With the UK’s Mental Health Awareness Week (running 9-15th May 2022) upon us, it is good to see the topic getting renewed effort and exposure from both businesses and individuals. This year’s theme is ‘loneliness’ and it’s a matter close to our hearts, as you can read about in our previous work with Friend in Deed, a charity tackling loneliness in the elderly community by promoting intergenerational friendships and activities.
Initiatives like Mental Health Awareness Week are important for galvanising the conversation once a year, but we understand that the subject needs year-long attention, and real action beyond the 7-day focus, which is why one of our directors recently undertook training to become a Mental Health First Aider.
Health and safety in the workplace is not an alien concept to any business, with risk assessments, fire marshalling, occupational health teams and first aiders all commonplace in companies, but it is less common to focus on how mental health can be understood and improved in the workplace.
We all have factors that affect our mental health, whether at home, at work – or as we’ve more recently experienced – what is happening in the wider world with situations like the pandemic, or the financial pressures of rising household bills.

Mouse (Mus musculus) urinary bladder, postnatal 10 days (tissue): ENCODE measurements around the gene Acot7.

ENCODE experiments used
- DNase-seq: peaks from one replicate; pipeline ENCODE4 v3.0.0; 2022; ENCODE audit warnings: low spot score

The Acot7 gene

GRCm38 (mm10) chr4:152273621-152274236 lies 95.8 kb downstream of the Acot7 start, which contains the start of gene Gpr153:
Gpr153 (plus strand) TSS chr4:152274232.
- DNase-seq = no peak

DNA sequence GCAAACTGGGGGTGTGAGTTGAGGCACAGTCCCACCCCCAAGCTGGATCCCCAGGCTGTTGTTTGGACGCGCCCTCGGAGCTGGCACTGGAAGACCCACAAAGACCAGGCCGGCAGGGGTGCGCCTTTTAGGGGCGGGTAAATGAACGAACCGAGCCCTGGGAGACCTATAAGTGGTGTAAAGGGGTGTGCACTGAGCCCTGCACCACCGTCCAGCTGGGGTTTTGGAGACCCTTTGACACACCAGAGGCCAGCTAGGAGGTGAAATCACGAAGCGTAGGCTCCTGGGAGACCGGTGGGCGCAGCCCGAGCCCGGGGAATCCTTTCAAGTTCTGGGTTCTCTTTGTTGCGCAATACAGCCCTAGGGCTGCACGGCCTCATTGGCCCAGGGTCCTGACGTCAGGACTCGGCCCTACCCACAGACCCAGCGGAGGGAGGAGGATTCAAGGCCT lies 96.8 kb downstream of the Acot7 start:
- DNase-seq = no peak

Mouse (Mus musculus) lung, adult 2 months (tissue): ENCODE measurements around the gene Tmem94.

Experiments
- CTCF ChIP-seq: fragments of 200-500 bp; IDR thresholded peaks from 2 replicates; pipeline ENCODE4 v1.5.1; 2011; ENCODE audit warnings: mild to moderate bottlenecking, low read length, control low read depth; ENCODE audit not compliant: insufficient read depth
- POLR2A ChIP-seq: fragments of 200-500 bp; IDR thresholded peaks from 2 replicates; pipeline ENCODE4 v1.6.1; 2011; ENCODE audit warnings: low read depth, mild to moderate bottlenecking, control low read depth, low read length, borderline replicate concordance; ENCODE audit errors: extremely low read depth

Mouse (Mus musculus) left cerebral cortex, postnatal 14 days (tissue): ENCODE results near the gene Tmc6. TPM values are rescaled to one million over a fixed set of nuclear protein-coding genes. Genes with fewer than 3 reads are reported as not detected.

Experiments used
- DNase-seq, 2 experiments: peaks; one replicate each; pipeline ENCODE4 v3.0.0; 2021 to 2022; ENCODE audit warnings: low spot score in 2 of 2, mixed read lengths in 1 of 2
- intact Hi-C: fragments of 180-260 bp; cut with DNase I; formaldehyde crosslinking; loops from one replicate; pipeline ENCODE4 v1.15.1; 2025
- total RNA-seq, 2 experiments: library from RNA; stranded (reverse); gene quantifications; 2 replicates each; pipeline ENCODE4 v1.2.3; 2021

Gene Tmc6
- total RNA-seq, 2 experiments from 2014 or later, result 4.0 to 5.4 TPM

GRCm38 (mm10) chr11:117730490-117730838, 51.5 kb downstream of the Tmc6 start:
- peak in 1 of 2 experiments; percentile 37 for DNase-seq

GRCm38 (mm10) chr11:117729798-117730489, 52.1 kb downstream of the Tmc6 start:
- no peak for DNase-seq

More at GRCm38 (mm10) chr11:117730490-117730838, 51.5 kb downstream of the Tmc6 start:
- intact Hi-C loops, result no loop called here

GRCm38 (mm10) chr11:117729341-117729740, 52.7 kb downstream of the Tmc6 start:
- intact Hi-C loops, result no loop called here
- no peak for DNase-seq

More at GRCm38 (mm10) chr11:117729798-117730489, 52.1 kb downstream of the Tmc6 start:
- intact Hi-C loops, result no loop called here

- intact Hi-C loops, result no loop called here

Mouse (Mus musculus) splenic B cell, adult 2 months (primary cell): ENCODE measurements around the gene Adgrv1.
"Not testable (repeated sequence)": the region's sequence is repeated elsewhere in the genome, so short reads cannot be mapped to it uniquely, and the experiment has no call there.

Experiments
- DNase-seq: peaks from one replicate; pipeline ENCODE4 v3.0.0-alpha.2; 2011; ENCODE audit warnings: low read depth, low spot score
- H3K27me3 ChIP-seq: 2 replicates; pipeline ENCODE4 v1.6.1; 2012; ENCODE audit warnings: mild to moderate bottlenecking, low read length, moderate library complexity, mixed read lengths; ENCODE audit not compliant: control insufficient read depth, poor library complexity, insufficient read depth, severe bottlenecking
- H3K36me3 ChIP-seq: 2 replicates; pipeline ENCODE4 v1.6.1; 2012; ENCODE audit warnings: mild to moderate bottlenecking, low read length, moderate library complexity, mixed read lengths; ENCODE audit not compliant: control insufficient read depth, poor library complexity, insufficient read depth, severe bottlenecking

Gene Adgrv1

TRAINING WITH MHFA (MENTAL HEALTH FIRST AID) ENGLAND
Director, Kim Carter enrolled with MHFA (Mental Health First Aid) England, a social enterprise who are on a mission to “train one in ten people in mental health awareness and skills.” The organisation delivers their course through a framework of ‘Prevention’, ‘Early Intervention’ and ‘Signposting to Support’; these three stages allow for the recognition of the varying levels of support each individual may need at the time, and an understanding that being able to recognise signs of poor or diminishing mental health early on may reduce the need for more significant intervention later on. Following training, Kim was awarded a certificate, verifying her status as Mental Health First Aider.
There is a lesson to us all in the course, too: just like we are told to apply the oxygen mask to ourselves before helping others on an aeroplane, the MHFA promote self-care as one of the greatest ways of being able to offer support to others, both in terms of building understanding but also resilience to be able to help those around you. We hope that we can continue to promote the importance of treating mental health with as much attention and urgency as physical health within our own team.
WANT TO KNOW MORE?
If you’re interested in undertaking mental health first aid training for yourself or your staff, please visit the MHFA website for more information on how to book an online or face-to-face course.